Carolyn Rosenblatt ,  


I write about healthy aging, and dealing with aging loved ones.  

Opinions expressed by Forbes Contributors are their own.

There are a lot of things reverse mortgage lenders never emphasize when getting people to borrow the equity in their homes.  They tell you how great it is and for some, it is indeed a solution to a cash problem. But beware of what can happen as you age and might get behind on your taxes or insurance. The lender can promptly foreclose on your home. It happened to 95 year old Retha Floyd.  She was going to lose her house, where she had lived for 50 years.

Forbes14556660_mlInitially, Ms. Floyd borrowed equity to do essential home repairs.  But she never anticipated getting so short of funds that she failed to keep up with her property taxes. She owed less than $2000. The lender, Nationstar Mortgage LLC, sued her to take the house. Fortunately, Legal Counsel for the Elderly (LCE), affiliated with AARP helped her negotiate a repayment plan and that suit was dismissed. You can be sure that without an attorney, Ms. Floyd would have lost her home.

An LCE attorney in the course of representing Ms. Floyd noticed another ugly thing about the case.  There were extra charges in her statements from the lender for two or three inspections, each in a single month.  As described in a Washington Post article on this case, Amy Mix, supervising attorney for the LCE consumer fraud and financial abuse unit said that “it is a subtle way of skimming extra money.  Because the mortgages have no monthly payments due, homeowners can easily miss seeing the additional fees”.

A lender has the legal right to conduct drive by home inspections when a borrower is in default, to see the state of the property and to verify that the owner is still living in the home. But doing so several times a month and charging the borrower for each one is unnecessary. The lender in Ms. Floyd’s case is alleged to have used automated software to order and/or conduct “repeated, unreasonable, and unnecessary property inspections with the effect of maximizing fee income and cheating borrowers who can least afford it.”  A class action lawsuit was filed on her behalf and that of thousands of other similarly situated reverse mortgage borrowers, Retha Floyd v Nationstar Mortgage LLC.



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In Ms. Floyd’s situation, the attorneys helping her keep her home discovered a lender practice that appears to be widespread, according to the legal documents.  Perhaps the case will end this practice. It may be that not all lenders use the tactic of taking money from borrowers by unreasonable and repeated drive by inspections but if one has done this, there could be others.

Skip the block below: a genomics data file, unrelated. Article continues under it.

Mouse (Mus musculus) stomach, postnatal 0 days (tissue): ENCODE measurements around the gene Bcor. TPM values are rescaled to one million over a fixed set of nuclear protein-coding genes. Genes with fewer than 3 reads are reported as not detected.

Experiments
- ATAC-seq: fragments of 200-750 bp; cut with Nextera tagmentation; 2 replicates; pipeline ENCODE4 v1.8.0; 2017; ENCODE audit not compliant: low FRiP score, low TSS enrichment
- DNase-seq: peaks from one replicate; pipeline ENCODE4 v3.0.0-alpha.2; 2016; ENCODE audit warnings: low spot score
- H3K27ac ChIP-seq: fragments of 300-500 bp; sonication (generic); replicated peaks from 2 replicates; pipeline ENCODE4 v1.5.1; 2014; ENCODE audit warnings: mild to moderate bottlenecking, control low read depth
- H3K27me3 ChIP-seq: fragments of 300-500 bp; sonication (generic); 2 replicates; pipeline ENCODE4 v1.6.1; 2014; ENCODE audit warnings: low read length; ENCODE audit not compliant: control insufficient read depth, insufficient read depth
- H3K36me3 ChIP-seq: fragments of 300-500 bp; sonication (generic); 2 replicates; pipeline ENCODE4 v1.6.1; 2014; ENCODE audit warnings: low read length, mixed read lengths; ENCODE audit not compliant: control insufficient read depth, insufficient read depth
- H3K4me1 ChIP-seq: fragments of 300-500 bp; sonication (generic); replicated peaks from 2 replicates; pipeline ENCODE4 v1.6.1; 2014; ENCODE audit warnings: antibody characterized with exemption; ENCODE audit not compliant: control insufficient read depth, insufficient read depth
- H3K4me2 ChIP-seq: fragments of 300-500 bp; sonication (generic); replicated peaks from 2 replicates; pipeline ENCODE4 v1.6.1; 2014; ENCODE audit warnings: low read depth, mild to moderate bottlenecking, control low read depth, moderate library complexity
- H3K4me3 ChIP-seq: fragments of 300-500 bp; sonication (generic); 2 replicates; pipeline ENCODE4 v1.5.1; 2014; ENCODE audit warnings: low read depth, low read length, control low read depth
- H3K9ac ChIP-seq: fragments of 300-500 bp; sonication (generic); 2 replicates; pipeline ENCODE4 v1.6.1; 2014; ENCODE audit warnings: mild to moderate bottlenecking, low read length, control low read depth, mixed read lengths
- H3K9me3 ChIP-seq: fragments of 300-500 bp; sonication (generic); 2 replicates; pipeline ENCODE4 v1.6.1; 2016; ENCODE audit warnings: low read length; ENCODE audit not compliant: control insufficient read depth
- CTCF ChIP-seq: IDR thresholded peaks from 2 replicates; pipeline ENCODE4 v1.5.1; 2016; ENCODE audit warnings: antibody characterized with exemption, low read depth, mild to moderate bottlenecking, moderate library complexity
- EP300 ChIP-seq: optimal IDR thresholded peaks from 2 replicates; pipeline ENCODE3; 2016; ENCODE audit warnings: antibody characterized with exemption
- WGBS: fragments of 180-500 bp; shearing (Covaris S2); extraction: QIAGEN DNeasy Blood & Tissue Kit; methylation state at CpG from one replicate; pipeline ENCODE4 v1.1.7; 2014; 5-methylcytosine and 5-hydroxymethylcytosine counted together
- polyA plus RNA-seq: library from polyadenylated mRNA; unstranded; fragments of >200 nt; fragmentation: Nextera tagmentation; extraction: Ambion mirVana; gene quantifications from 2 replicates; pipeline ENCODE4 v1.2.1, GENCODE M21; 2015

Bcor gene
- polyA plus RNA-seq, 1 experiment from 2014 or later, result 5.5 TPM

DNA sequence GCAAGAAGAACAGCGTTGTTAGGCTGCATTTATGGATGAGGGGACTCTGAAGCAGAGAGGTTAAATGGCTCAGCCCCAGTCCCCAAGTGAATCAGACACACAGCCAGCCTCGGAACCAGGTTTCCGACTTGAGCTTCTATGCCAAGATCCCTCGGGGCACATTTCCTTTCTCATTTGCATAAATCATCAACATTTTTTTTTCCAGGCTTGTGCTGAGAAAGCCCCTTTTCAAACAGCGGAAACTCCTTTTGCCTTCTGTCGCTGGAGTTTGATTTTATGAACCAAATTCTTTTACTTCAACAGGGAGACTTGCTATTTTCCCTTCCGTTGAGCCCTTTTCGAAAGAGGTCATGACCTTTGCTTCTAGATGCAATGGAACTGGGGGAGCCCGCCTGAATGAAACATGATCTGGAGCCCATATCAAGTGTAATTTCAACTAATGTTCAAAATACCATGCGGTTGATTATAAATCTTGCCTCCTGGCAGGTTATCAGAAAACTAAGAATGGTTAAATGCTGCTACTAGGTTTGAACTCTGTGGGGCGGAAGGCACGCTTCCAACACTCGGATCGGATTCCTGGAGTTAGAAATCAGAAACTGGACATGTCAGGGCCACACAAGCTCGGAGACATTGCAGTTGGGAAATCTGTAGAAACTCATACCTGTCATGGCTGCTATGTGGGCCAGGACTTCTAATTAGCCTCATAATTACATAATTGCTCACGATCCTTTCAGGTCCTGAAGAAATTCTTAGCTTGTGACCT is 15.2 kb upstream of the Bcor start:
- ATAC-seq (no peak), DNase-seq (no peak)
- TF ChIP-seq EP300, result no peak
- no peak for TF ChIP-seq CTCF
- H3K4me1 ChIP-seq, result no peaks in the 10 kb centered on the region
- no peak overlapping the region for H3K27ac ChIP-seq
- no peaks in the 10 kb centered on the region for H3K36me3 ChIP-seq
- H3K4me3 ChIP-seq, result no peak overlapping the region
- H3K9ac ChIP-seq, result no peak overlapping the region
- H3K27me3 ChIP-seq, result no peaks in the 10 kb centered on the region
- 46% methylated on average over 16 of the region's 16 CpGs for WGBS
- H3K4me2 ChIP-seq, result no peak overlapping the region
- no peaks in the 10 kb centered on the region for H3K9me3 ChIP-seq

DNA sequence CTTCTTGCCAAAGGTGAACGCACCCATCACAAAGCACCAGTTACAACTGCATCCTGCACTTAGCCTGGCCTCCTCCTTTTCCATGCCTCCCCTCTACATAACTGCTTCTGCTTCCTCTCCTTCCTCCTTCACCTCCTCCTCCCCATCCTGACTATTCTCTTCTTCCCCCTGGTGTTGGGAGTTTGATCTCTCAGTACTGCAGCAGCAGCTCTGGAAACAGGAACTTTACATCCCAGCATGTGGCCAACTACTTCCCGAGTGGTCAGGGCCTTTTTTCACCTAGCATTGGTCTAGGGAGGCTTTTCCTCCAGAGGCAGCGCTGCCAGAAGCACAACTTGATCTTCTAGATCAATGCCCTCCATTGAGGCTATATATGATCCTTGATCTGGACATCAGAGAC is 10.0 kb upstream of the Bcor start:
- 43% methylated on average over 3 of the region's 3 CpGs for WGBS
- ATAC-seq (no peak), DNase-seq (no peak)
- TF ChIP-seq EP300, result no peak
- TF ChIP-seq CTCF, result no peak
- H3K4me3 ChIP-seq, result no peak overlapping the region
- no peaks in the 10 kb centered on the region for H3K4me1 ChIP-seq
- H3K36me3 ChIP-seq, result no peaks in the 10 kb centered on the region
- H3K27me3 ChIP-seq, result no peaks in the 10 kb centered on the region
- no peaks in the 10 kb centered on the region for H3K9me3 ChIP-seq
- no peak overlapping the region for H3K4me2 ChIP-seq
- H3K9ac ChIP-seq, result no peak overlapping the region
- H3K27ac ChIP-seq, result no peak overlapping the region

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The takeaways:

  1.  Anyone considering a reverse mortgage (home equity conversion mortgages) should know that one may not be in the same financial position when first taking out the mortgage as you may be some years down the road. As people age, their costs for out of pocket medical needs can rise. Medicare does not cover all medications and treatments you may need.  If an older  person on a limited income, for example, must choose between buying essential medication or paying the overdue property taxes, she might fall behind on those taxes, putting the roof over her head at immediate risk.

  2. The lender on the reverse mortgage can and will exercise its right to foreclose of the homeowner gets short of cash to pay her property taxes, insurance or even to maintain the home properly.  That information is in the documents the homeowner signs when taking out the reverse mortgage but many people do not seem to understand this.  The advertising of these mortgages heavily emphasizes the concept “you can keep your home” but the UNLESS part is not revealed in the ad campaigns.

  3. There may be more than one way to get cash to do needed repairs on one’s home. Many people do not fully understand that a reverse mortgage has its own risks and that it is a loan, with fees and interest that accumulates.  Any person considering this option must understand that you can indeed lose your home if your income is insufficient to meet all your obligations, such as taxes and insurance, as you age.

Whether the question of a reverse mortgage comes up for you, or for your aging parent or loved one, be sure to think this through for how the future can be affected by the risks Retha Floyd encountered at age 95.  Imagine other ways to meet cash needs and avoid this threat.


Carolyn Rosenblatt, RN, Elder Law Attorney, Healthy aging and protecting our elders,,

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